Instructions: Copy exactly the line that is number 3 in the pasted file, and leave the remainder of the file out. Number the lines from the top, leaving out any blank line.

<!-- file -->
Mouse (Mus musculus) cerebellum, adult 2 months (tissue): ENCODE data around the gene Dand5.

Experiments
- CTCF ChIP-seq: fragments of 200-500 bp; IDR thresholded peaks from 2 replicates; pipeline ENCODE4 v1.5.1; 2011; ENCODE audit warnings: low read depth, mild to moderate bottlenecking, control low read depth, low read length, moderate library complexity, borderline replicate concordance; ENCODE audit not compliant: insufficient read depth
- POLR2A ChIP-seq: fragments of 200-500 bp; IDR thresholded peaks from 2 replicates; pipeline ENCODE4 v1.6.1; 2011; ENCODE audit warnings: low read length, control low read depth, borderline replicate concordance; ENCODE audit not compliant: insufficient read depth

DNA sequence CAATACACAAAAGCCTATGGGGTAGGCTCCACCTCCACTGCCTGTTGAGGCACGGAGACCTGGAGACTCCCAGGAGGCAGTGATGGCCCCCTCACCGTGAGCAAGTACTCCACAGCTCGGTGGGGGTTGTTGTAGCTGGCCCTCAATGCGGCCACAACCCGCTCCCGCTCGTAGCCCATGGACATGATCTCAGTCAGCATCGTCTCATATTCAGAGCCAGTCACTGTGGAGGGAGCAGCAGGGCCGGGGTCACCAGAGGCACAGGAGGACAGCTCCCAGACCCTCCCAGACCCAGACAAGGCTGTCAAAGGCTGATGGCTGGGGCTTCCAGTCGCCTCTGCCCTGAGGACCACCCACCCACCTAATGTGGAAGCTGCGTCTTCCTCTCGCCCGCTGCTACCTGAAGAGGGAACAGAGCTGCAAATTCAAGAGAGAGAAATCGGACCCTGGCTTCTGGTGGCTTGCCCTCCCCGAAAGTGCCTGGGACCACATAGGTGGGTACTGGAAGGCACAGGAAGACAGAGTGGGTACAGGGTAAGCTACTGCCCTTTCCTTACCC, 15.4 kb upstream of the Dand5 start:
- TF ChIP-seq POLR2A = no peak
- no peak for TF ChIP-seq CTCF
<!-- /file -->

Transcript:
- CTCF ChIP-seq: fragments of 200-500 bp; IDR thresholded peaks from 2 replicates; pipeline ENCODE4 v1.5.1; 2011; ENCODE audit warnings: low read depth, mild to moderate bottlenecking, control low read depth, low read length, moderate library complexity, borderline replicate concordance; ENCODE audit not compliant: insufficient read depth